Floor Repair

Fix floor damage

The methods or techniques for repairing floors will vary based on the type of flooring it is. Considering the abuse that a floor tolerates due to all the foot traffic it sees, it's a wonder that flooring and stairs last as long as they do. Depending on the type of flooring you have, you could be dealing with concrete floor repair, garage floor repair, hardwood floor repair, simulated wood or stone laminate floor repair.

Concrete Floor Repair

Concrete floor repair typically involves filling in small chips and cracks, and with few exceptions is fairly simple to perform. Smaller chips and cracks are basically a good thing in that they don't indicate any major problems with the actual structure of the concrete slab itself. It also means that the foundation doesn't have any problems either. However, as soon as these chips and cracks are noticed, they should be attended to so they don't have a chance to get worse.

The first thing you'll want to do is to take a stiff wire brush and clean the chip or crack out. Sweep up the debris and then vacuum over it. You can then seal the crack with some concrete crack sealant, available at most hardware stores. If by chance the crack is over a half-inch deep, you'll want to partially fill it with sand up to the half-inch level, and then fill it in with the sealant. Apply the sealant in quarter-inch layers until the crack is filled and level.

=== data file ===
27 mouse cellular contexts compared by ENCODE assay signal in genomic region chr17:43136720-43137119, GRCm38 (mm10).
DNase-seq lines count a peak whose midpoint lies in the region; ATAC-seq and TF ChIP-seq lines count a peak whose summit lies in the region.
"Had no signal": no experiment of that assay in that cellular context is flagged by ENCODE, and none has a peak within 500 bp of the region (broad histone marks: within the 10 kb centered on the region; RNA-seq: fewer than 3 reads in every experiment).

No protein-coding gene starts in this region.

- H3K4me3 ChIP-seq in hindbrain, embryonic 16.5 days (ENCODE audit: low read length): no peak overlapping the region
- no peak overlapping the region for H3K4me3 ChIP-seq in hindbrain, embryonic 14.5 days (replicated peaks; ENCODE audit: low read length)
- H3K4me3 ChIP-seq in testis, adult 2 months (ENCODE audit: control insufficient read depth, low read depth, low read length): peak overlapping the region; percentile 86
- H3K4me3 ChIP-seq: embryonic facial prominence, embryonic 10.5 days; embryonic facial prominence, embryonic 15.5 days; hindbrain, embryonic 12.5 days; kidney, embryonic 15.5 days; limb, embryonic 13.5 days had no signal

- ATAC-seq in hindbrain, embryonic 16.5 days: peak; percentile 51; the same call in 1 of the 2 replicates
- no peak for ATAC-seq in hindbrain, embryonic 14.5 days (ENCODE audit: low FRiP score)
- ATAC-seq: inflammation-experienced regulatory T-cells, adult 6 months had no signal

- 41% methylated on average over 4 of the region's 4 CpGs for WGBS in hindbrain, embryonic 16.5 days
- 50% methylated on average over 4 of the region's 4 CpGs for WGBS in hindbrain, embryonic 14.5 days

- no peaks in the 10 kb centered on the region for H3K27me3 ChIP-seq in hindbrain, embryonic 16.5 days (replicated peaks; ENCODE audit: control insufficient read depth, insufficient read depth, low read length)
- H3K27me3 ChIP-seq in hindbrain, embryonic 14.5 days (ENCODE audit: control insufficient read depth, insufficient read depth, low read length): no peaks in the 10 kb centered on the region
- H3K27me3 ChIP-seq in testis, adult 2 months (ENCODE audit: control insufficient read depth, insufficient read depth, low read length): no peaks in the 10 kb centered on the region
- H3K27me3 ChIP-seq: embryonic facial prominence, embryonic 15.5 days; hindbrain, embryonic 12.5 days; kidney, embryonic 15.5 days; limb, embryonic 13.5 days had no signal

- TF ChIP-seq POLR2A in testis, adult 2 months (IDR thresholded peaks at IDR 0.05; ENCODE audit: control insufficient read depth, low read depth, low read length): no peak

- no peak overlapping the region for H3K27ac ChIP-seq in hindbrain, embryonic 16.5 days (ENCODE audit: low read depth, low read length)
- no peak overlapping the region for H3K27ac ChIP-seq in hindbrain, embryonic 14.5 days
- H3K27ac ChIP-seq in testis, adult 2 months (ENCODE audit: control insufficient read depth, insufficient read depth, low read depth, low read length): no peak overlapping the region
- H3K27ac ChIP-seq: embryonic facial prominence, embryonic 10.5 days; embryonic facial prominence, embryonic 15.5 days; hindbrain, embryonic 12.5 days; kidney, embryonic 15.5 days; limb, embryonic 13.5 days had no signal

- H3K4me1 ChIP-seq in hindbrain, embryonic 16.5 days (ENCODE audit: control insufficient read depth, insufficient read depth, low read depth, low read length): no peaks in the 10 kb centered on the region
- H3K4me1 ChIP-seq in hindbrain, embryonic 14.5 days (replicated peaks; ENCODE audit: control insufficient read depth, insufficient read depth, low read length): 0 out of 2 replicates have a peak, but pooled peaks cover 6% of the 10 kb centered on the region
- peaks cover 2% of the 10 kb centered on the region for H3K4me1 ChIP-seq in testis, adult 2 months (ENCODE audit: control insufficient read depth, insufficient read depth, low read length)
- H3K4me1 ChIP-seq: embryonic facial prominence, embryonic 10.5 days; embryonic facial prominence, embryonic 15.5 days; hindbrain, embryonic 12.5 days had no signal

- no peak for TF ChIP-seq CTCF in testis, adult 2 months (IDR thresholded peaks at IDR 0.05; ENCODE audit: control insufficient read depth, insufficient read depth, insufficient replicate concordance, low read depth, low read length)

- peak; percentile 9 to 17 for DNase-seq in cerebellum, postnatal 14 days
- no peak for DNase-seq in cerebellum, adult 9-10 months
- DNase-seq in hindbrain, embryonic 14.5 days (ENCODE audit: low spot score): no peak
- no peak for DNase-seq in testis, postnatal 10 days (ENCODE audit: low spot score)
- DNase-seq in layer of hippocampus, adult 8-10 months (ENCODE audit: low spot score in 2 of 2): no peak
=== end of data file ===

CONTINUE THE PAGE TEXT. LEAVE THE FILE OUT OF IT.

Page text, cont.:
Hardwood Floor Repair

Hardwood floor repair is usually more time-consuming and definitely messier. If the floor is in bad shape, you're going to be sanding it down, re-staining it and then refinishing it. Sanding is usually done with an electric drum sander that has a catch-bag attached to it. When you sand the floor on the first pass, use 20-grit paper. Then repeat the process with 40-grit paper, and then with 100-grit paper the third time. This should remove any of the old finish.

You'll have to use a handheld sander around the edges, but you'll use the 20-, 40-, 100-grit routine that way as well. Once the sanding is finished, you'll need to perform a thorough clean up. If it's a pine floor, you'll want to use a pine sealant. If it's oak, apply a little turpentine to see if you'd like the floor unstained. If this doesn't appeal to you, then you're going to want to stain the floor to taste. Once the staining is complete, apply a couple of coats of clear polyurethane finish and the floor will look brand new.

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